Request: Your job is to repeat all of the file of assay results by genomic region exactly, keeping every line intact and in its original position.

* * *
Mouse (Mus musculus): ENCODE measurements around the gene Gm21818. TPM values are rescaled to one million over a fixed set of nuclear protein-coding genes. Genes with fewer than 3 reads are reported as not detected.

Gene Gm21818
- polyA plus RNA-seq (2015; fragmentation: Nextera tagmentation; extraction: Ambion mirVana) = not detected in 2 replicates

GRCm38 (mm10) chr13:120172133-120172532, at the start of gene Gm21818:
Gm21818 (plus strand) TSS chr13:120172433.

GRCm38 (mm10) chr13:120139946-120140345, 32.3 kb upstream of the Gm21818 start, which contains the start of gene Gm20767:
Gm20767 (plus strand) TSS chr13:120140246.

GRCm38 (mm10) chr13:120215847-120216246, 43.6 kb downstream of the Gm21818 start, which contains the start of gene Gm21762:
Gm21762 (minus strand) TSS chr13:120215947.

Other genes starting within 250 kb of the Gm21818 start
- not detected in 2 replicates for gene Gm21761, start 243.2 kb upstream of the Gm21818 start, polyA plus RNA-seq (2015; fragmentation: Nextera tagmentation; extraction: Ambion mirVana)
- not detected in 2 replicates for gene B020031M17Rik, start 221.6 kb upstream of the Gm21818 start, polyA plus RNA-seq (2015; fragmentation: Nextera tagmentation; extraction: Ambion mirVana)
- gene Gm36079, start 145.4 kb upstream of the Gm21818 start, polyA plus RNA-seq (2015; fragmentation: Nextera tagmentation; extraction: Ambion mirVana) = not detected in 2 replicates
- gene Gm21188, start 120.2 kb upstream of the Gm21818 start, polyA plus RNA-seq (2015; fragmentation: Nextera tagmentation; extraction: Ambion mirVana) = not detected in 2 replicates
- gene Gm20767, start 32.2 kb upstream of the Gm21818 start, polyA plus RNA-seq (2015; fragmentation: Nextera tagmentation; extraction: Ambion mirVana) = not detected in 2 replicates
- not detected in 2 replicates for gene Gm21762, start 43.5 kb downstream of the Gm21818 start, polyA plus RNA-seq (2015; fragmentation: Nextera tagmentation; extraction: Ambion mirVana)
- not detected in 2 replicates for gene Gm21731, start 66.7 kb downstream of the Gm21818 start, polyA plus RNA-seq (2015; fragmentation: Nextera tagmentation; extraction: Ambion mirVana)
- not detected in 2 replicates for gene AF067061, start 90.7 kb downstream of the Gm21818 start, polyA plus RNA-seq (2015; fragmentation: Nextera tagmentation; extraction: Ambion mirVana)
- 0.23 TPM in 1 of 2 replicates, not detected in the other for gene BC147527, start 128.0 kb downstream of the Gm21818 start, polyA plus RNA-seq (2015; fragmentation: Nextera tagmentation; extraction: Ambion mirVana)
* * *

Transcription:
Mouse (Mus musculus): ENCODE measurements around the gene Gm21818. TPM values are rescaled to one million over a fixed set of nuclear protein-coding genes. Genes with fewer than 3 reads are reported as not detected.

Gene Gm21818
- polyA plus RNA-seq (2015; fragmentation: Nextera tagmentation; extraction: Ambion mirVana) = not detected in 2 replicates

GRCm38 (mm10) chr13:120172133-120172532, at the start of gene Gm21818:
Gm21818 (plus strand) TSS chr13:120172433.

GRCm38 (mm10) chr13:120139946-120140345, 32.3 kb upstream of the Gm21818 start, which contains the start of gene Gm20767:
Gm20767 (plus strand) TSS chr13:120140246.

GRCm38 (mm10) chr13:120215847-120216246, 43.6 kb downstream of the Gm21818 start, which contains the start of gene Gm21762:
Gm21762 (minus strand) TSS chr13:120215947.

Other genes starting within 250 kb of the Gm21818 start
- not detected in 2 replicates for gene Gm21761, start 243.2 kb upstream of the Gm21818 start, polyA plus RNA-seq (2015; fragmentation: Nextera tagmentation; extraction: Ambion mirVana)
- not detected in 2 replicates for gene B020031M17Rik, start 221.6 kb upstream of the Gm21818 start, polyA plus RNA-seq (2015; fragmentation: Nextera tagmentation; extraction: Ambion mirVana)
- gene Gm36079, start 145.4 kb upstream of the Gm21818 start, polyA plus RNA-seq (2015; fragmentation: Nextera tagmentation; extraction: Ambion mirVana) = not detected in 2 replicates
- gene Gm21188, start 120.2 kb upstream of the Gm21818 start, polyA plus RNA-seq (2015; fragmentation: Nextera tagmentation; extraction: Ambion mirVana) = not detected in 2 replicates
- gene Gm20767, start 32.2 kb upstream of the Gm21818 start, polyA plus RNA-seq (2015; fragmentation: Nextera tagmentation; extraction: Ambion mirVana) = not detected in 2 replicates
- not detected in 2 replicates for gene Gm21762, start 43.5 kb downstream of the Gm21818 start, polyA plus RNA-seq (2015; fragmentation: Nextera tagmentation; extraction: Ambion mirVana)
- not detected in 2 replicates for gene Gm21731, start 66.7 kb downstream of the Gm21818 start, polyA plus RNA-seq (2015; fragmentation: Nextera tagmentation; extraction: Ambion mirVana)
- not detected in 2 replicates for gene AF067061, start 90.7 kb downstream of the Gm21818 start, polyA plus RNA-seq (2015; fragmentation: Nextera tagmentation; extraction: Ambion mirVana)
- 0.23 TPM in 1 of 2 replicates, not detected in the other for gene BC147527, start 128.0 kb downstream of the Gm21818 start, polyA plus RNA-seq (2015; fragmentation: Nextera tagmentation; extraction: Ambion mirVana)